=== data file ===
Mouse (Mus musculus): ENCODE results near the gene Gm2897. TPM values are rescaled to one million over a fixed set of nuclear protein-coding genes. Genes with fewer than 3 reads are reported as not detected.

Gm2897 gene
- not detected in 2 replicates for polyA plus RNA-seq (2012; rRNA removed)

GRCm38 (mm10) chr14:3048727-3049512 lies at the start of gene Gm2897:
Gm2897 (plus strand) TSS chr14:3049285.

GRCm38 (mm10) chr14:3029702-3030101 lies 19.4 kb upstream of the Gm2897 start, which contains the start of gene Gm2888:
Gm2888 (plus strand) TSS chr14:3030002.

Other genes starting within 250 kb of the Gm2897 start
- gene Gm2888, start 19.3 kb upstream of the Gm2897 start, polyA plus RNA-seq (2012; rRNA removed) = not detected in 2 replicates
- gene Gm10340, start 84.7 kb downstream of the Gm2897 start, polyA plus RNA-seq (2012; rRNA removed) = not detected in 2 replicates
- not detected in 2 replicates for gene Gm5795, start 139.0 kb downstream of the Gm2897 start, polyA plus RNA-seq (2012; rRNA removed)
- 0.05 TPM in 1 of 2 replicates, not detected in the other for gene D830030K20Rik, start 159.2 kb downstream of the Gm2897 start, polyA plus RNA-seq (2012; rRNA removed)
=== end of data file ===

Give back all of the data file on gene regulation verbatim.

Mouse (Mus musculus): ENCODE results near the gene Gm2897. TPM values are rescaled to one million over a fixed set of nuclear protein-coding genes. Genes with fewer than 3 reads are reported as not detected.

Gm2897 gene
- not detected in 2 replicates for polyA plus RNA-seq (2012; rRNA removed)

GRCm38 (mm10) chr14:3048727-3049512 lies at the start of gene Gm2897:
Gm2897 (plus strand) TSS chr14:3049285.

GRCm38 (mm10) chr14:3029702-3030101 lies 19.4 kb upstream of the Gm2897 start, which contains the start of gene Gm2888:
Gm2888 (plus strand) TSS chr14:3030002.

Other genes starting within 250 kb of the Gm2897 start
- gene Gm2888, start 19.3 kb upstream of the Gm2897 start, polyA plus RNA-seq (2012; rRNA removed) = not detected in 2 replicates
- gene Gm10340, start 84.7 kb downstream of the Gm2897 start, polyA plus RNA-seq (2012; rRNA removed) = not detected in 2 replicates
- not detected in 2 replicates for gene Gm5795, start 139.0 kb downstream of the Gm2897 start, polyA plus RNA-seq (2012; rRNA removed)
- 0.05 TPM in 1 of 2 replicates, not detected in the other for gene D830030K20Rik, start 159.2 kb downstream of the Gm2897 start, polyA plus RNA-seq (2012; rRNA removed)